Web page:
Fort McGregor, I am proud to record here, has been firmly established. I have already written my report to that effect and it is on its way to Superintendent Perry at Fort Macleod. We finished construction two days ago, and the men who were brought to help in the building have been sent on their way, along with my report. Only ten men now remain: myself, the eight constables, and the commissioned doctor, John Cabbot.

All of them are good men, in my judgment, an absolute necessity, for we are far from help out here on these lonely plains. Four of them fought alongside me in Riel Rebellion, so I know they are battle tested. Doctor Cabbot is newly commissioned, but he was trained at McGill and seems a competent man. He was raised in St. Paul, Minnesota, and tells me he spent some time in Deadwood and some other of the wilder environs of the American plains, so he understands well what our circumstances will be.

The other four constables are new recruits I chose from the latest batch to arrive from Ontario. I had some time training with them in Fort Macleod, with Superintendent Perry granting me my choice of the new crop, and I am confident I have selected the finest among them. Continue reading

Now Available For Pre-Order: The Debt

THE DEBT

HISTORICAL FANTASY

CLINT WESTGARD

1886: Inspector Archibald Constant Cumberland of the Northwest Mounted Police establishes Fort McGregor at the confluence of two rivers in the heart of the Canadian Northwest Territories. His mission is simple: keep the peace with the Cree Nation and fend off whiskey traders.

But life at Fort McGregor is rarely simple. An Indian agent conspires with whiskey traders to upset the delicate peace Cumberland has established, while his own men prove themselves untrustworthy. When they begin talking about seeing a ghost from the ramparts of the fort, he refuses to believe them, until it is too late.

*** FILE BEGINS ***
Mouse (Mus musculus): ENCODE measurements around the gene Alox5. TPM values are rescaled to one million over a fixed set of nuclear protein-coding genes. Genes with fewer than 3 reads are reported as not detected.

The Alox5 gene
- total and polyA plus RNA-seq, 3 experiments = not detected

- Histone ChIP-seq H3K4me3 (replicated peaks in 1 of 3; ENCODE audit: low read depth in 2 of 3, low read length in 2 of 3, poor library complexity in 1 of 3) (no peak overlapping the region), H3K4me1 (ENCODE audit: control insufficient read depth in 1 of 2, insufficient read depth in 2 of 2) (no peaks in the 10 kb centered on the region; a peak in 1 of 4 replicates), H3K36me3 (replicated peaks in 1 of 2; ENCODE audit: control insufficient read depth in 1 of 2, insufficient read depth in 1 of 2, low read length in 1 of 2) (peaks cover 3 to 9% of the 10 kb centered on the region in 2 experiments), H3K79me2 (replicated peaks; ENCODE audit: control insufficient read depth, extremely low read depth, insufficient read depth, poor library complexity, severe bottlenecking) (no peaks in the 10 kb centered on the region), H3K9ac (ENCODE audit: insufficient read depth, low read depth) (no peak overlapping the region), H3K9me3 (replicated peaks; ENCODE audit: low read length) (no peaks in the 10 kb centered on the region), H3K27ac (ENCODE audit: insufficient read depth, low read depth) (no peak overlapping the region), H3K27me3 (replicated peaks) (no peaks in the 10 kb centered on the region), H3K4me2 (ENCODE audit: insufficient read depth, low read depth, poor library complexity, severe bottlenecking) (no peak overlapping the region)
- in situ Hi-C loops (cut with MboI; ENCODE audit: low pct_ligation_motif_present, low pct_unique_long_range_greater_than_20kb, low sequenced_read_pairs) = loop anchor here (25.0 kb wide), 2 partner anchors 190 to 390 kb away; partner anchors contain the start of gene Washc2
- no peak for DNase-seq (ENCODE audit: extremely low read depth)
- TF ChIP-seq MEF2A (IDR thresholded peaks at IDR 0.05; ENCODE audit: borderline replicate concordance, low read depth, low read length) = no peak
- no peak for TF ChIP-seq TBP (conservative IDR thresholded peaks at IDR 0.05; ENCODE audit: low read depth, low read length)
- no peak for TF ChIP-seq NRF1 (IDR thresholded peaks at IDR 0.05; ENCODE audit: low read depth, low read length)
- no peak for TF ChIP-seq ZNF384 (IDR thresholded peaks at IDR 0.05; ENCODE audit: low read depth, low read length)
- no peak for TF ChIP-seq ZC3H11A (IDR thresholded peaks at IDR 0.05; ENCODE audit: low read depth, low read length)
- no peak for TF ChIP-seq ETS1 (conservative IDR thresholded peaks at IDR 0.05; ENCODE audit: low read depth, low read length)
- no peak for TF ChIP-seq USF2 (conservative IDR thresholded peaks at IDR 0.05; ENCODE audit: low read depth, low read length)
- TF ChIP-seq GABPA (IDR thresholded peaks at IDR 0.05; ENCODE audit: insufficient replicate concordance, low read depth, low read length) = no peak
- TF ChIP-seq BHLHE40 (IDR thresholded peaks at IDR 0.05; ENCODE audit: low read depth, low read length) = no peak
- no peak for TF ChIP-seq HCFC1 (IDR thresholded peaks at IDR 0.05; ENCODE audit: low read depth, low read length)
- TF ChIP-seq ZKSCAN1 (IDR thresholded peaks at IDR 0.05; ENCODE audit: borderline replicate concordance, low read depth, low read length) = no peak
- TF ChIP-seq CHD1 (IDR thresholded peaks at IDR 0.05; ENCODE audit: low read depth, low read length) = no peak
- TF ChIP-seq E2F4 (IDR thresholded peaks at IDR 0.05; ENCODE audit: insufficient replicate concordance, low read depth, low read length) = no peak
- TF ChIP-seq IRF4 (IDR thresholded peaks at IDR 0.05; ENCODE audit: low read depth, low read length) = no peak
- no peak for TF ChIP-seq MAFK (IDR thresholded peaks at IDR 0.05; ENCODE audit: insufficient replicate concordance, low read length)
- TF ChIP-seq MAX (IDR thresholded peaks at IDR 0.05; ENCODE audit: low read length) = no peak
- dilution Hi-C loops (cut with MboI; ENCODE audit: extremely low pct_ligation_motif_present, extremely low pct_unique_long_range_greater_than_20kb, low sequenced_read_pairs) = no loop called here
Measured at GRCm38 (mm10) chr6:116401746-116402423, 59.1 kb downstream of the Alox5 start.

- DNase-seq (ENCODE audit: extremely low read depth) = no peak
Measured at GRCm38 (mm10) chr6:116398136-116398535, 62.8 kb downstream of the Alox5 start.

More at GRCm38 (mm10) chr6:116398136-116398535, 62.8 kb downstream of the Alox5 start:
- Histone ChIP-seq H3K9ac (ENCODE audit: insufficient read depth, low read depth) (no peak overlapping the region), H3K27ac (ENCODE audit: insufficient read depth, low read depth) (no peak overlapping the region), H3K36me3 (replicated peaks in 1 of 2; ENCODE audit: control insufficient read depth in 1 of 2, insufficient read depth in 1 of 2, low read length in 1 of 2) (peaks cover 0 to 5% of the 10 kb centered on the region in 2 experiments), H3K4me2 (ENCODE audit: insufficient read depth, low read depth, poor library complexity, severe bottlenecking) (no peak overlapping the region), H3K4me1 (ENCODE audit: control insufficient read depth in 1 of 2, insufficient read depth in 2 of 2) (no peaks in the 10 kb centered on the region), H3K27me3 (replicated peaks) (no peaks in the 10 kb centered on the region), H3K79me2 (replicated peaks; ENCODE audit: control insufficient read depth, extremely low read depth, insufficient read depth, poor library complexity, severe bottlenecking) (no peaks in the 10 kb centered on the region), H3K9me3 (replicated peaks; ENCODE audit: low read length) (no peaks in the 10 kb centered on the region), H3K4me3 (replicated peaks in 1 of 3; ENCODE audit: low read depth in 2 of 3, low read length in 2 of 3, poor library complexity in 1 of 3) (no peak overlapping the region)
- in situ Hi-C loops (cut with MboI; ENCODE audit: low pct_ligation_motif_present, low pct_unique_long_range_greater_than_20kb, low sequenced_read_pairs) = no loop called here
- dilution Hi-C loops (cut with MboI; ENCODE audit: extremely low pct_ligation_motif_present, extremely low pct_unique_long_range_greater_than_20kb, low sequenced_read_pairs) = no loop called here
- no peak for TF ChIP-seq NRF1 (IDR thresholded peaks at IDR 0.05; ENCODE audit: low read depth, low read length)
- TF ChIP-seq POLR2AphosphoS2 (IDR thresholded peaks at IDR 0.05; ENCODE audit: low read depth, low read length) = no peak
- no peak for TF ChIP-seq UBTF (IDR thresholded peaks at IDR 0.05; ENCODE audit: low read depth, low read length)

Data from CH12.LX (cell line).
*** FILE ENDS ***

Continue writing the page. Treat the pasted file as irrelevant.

1997: Daniel Archibald Cumberland is adrift and purposeless, with neither a past or future to cling to. That is until he comes across a story of a lost NWMP fort and the mad officer responsible for its terrible fate. An officer named Archibald Cumberland, who may be his ancestor.

Discovering the truth of what happened in that fort in 1886 consumes Daniel. His father denies any connection to Archibald Cumberland, but he is hiding a terrible secret. Even he doesn’t know what Daniel will discover when he goes in search of answers.

For there is a debt, long agreed to. And someone, or something, will see that it is paid.

Pre-Order Now

Now Available: The Double

THE DOUBLE

SCIENCE FICTION

CLINT WESTGARD

David Aeida now commands his body, having cast Laila aside. He has sworn fealty to the Grand Regent, who wants him by his side and sees that his loyalty is rewarded.

But the Grand Regent is not the man he was. He is paranoid and suspicious of everyone, isolated in his tower, and thirsting for vengeance against those he feels have wronged him. How long until he turns on Aeida as well?

That is only the beginning of Aeida’s problems. For he knows the Seeker and the Society of Travelers remain to play their parts. Both desire nothing more than the utter destruction of the Church of Regents and all its works. And though Laila has been defeated, he knows better than anyone not to assume she has been vanquished.

The epic fourth volume of the Sojourners Cycle centers upon the many betrayals and lies at the heart of the faith of the Church of Regents and the devastation upon the lives of the faithful they have wrought. Desire and guilt, love and revenge, rage and despair will drive them all, with consequences for all the universes.